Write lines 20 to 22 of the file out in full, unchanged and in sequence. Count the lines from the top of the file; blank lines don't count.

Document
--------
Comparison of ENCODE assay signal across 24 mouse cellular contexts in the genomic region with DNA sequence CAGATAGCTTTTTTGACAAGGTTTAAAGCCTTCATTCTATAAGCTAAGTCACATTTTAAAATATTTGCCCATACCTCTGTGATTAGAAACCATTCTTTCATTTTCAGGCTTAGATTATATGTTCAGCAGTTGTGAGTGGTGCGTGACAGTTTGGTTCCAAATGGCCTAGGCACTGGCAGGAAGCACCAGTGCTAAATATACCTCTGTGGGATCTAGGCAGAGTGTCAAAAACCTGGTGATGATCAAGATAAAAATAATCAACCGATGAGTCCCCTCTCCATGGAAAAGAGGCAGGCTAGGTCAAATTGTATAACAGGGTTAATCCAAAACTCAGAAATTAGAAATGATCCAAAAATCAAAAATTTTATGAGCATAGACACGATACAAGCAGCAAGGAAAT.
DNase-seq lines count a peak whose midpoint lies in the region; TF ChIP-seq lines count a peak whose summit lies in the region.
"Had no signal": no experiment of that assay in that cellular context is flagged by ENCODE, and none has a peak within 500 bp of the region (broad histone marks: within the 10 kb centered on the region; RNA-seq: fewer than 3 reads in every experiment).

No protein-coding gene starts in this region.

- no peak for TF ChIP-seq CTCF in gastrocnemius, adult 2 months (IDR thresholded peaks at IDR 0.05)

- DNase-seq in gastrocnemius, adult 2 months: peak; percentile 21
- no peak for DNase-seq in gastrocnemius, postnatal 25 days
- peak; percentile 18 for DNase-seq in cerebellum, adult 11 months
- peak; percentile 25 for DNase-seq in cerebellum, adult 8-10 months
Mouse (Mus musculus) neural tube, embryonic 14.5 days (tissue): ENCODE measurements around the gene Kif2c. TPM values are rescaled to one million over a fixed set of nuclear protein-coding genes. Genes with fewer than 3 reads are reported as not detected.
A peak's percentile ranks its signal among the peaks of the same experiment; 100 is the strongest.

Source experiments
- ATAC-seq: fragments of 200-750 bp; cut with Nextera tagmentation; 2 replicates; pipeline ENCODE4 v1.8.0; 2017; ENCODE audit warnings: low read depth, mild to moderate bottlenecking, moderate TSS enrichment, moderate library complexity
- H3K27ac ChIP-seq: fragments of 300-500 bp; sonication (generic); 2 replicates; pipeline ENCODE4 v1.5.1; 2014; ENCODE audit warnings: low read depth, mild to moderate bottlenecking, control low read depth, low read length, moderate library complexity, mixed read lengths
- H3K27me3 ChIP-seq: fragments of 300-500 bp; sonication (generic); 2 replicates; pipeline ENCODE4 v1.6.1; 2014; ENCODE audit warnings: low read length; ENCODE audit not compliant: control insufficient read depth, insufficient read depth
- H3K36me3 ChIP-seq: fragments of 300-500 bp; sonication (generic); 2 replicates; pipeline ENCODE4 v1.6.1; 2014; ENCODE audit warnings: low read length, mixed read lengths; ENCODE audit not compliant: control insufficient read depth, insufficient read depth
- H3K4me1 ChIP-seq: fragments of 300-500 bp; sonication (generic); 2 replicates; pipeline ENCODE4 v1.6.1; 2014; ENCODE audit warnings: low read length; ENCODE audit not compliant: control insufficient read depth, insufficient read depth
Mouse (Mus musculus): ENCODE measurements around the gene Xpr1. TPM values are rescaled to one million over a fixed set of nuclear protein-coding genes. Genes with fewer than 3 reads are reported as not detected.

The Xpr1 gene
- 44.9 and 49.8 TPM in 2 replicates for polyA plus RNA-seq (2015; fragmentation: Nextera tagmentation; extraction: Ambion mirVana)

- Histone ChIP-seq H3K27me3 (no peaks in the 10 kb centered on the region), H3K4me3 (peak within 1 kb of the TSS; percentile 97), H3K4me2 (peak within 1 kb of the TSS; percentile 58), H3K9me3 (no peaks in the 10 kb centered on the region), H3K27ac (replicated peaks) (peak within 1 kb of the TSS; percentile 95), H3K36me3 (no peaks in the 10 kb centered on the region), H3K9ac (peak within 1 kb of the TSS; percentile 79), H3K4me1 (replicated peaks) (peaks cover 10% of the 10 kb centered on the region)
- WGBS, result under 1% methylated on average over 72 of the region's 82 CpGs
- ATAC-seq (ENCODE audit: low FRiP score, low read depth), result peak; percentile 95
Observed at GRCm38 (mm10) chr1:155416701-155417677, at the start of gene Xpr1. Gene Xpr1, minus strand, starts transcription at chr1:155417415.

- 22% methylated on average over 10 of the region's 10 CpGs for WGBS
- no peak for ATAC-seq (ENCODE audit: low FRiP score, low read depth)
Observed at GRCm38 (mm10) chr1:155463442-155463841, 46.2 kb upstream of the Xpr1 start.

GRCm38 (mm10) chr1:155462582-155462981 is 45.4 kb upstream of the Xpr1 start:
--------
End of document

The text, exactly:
- 44.9 and 49.8 TPM in 2 replicates for polyA plus RNA-seq (2015; fragmentation: Nextera tagmentation; extraction: Ambion mirVana)

- Histone ChIP-seq H3K27me3 (no peaks in the 10 kb centered on the region), H3K4me3 (peak within 1 kb of the TSS; percentile 97), H3K4me2 (peak within 1 kb of the TSS; percentile 58), H3K9me3 (no peaks in the 10 kb centered on the region), H3K27ac (replicated peaks) (peak within 1 kb of the TSS; percentile 95), H3K36me3 (no peaks in the 10 kb centered on the region), H3K9ac (peak within 1 kb of the TSS; percentile 79), H3K4me1 (replicated peaks) (peaks cover 10% of the 10 kb centered on the region)
- WGBS, result under 1% methylated on average over 72 of the region's 82 CpGs